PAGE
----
The L.A. quartet of Josh Boardman, Riley Mackin, Stephen Bannister and Beak Wing are better known as Battle Tapes, an electro-rock outfit that were infamously described as sounding like “Trent Reznor and Daft Punk went on a cocaine-fueled party binge in Los Angeles, but in the best way possible”. Their music has been featured in various movie trailers, TV shows, and video games. The group are following up their 2016 album Polygon with a new EP called Form and have recently toured the American west coast with Rococode.
Tell us a little bit about yourselves. What’s the story behind Battle Tapes and how would you describe your sound?
We are synth laden quartet from Los Angeles, Ca. We started towards the end of 2010 playing locally around LA. Released our first EP Sweatshop Boys in 2012 and our first full length LP Polygon in 2015. You might have heard our music in such video games as Grand Theft Auto 5 and Need for Speed or TV shows like HBO’s ‘Girls’ and ‘How to get away with Murder’. I’ve heard out sound described as “If Daft Punk produced a Queens of the Stone Age record in the 80’s”.
What motivates you and inspires your music, aesthetic and vibe?
It can really come from anywhere. Conversation, an article, maybe a random thought or realization. I feel like inspiration is something you have to meet half way and have your proverbial antenna up and ready for it to hit you. Inspiration will definitely come knocking, but you better have your shoes on when it does.
That’s a great analogy. When we did Polygon we were playing out A LOT! Meeting tons of people, travelling, etc. There was a ton of excitement during that period and the music definitely reflected that. Form is def. the darker more introspective proverbial morning after counterpart.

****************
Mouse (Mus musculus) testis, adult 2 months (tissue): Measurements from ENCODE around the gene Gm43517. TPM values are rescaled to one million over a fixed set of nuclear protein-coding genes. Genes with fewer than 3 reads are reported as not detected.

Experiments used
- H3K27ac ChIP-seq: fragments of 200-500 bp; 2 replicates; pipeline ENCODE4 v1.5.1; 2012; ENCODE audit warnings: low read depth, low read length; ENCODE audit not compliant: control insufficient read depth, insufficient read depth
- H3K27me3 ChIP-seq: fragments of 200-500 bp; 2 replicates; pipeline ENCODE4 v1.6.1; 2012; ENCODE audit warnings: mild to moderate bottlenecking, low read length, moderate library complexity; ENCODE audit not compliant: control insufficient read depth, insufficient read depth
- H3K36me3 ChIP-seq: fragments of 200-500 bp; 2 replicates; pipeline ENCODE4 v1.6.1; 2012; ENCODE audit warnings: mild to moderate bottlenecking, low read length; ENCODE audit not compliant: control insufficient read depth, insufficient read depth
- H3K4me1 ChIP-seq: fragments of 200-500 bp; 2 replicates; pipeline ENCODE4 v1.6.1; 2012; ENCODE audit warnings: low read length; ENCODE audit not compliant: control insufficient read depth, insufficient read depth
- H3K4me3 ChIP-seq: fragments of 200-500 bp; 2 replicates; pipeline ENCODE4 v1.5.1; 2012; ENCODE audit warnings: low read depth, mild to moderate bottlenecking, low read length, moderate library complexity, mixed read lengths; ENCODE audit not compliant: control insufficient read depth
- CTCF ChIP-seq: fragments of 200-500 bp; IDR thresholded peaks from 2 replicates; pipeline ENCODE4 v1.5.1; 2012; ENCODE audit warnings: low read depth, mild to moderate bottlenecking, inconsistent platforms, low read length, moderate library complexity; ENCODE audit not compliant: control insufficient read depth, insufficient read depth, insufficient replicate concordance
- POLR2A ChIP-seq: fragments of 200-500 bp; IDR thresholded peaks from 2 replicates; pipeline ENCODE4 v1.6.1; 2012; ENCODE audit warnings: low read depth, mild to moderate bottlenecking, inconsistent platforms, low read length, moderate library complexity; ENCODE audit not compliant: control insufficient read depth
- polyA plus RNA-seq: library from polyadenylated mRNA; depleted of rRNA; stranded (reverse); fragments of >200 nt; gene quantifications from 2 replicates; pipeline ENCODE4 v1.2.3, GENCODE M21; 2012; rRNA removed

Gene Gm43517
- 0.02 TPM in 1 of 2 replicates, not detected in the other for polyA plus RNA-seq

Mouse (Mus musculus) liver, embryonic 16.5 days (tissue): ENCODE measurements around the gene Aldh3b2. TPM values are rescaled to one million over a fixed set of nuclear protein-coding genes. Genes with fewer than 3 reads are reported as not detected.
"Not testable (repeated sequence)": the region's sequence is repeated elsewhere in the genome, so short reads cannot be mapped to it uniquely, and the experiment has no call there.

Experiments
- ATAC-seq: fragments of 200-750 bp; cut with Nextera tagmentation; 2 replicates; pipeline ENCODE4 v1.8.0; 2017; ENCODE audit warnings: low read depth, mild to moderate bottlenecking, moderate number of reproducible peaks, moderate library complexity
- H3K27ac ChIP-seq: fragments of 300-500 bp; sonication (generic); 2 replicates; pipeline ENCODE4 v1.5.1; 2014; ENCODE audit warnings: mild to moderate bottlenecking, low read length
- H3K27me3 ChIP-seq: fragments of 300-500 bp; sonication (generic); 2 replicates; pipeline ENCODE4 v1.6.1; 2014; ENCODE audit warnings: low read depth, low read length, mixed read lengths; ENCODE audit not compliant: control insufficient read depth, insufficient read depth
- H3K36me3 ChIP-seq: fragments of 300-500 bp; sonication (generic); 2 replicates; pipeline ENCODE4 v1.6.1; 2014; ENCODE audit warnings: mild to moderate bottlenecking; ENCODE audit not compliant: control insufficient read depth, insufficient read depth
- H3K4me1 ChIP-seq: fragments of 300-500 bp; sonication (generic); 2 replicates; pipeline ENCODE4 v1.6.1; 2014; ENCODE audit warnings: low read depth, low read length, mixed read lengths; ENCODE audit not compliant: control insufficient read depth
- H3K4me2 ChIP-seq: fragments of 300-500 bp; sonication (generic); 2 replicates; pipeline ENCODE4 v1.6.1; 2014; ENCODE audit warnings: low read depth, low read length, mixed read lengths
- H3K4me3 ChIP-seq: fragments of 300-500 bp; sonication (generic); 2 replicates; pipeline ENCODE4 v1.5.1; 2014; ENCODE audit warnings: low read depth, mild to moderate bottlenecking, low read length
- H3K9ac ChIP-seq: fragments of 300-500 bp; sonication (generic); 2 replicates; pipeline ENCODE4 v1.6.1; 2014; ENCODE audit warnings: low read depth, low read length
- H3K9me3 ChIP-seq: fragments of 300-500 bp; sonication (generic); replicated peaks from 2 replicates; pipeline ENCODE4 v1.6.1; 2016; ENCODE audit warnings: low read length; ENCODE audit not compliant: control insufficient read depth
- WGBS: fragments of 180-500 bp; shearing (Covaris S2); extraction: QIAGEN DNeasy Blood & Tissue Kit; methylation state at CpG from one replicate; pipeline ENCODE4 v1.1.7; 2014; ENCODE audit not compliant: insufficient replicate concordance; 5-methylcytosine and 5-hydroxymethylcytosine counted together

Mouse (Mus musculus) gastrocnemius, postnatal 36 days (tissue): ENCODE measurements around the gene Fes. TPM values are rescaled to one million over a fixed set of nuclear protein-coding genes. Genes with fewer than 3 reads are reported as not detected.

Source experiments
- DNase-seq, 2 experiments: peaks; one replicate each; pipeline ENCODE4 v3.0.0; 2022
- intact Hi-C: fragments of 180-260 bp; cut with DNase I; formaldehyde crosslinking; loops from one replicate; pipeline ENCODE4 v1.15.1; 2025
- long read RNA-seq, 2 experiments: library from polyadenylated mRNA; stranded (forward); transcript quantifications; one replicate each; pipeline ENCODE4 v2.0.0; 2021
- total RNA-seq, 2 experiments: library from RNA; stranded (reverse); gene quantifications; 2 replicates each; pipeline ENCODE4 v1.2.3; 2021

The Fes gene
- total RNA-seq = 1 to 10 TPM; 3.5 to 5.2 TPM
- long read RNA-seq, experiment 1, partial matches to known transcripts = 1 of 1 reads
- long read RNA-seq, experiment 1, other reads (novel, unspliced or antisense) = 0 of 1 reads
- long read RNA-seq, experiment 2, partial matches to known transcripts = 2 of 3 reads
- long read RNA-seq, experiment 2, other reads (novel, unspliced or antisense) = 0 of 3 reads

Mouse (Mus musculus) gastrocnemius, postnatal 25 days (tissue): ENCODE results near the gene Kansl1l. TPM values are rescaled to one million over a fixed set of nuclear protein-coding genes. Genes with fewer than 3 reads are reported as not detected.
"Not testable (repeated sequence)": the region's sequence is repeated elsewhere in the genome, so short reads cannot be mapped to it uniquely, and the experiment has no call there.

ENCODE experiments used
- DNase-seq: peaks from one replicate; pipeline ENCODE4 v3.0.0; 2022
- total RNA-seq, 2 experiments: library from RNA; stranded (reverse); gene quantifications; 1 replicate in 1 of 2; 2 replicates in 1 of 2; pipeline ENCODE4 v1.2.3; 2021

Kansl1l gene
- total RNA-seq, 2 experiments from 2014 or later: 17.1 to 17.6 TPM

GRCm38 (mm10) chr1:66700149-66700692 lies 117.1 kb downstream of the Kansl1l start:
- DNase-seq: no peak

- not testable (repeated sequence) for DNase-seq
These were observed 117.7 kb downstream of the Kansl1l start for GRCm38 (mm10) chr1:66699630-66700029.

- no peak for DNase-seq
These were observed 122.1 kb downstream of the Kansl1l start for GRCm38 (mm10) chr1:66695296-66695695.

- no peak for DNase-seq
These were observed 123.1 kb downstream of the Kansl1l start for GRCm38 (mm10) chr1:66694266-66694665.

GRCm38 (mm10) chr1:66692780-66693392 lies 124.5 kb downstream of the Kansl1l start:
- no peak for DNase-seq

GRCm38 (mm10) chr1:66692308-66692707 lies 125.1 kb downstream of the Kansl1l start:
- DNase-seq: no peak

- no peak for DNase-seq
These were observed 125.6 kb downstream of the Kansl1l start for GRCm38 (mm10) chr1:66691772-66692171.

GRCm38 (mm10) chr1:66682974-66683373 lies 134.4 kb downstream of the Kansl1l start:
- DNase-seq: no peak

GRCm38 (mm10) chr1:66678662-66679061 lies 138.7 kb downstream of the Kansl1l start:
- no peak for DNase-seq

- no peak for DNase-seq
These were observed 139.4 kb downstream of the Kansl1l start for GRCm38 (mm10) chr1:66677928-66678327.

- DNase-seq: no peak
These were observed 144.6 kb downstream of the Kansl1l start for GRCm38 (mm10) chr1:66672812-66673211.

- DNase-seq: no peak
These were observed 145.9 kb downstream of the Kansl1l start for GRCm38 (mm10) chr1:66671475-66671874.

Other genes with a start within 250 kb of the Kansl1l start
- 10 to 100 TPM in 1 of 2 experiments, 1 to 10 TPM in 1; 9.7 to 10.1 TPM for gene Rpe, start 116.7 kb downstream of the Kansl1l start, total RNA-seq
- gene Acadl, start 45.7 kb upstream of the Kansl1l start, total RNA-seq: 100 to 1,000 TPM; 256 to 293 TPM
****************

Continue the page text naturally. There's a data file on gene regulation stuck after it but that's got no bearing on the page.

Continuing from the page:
Your music has been featured in games, films and TV shows, all of which are visually striking. What do you think attracts other creatives to your music? Did you write the tracks with other mediums in mind?
We never set out to write with any intent other than to make an honest artistic gesture. I think we’ve just been fortunate that our sound lends itself to uses in other mediums. I’m not really sure what attracts other creative to want to use our music to accompany their work. What ever the case, I’m not mad at it and happy to be a part of helping facilitate other peoples vision.
You’ve garnered quite a reputation for your live shows –could you tell us more about that? Do you have more shows lined up to promote the new EP?
We like our shows to be somewhat of an experience and to make our audience feel like they are in a different space than they were before we started playing. Our lighting and visuals play a big part of that. As musician I think it’s easy to get too focused on the sound and let the visuals aspect slip in to the sidecar position. And as long as we create a show that we’d want to watch ourselves I think we are happy.
What’s up next for Battle Tapes? Is there more new music on the horizon, other projects?
We are definitely itching to get back in the studio and start working on the follow up to Form. Being on tour you have a lot of down time to think about your next move and I’m really excited about some of the ideas I came up last time we were out. In between that, I’ve been writing with my friend Elana of Party Nails and I’m about to start mixing a record for my friend Mahsa of Omniflux (keyboardist for Puscifer). I think Riley has some real interesting things on deck too, though I’m not sure if we can talk about it just yet. ;)
Cover Photo by Lyndsey Byrnes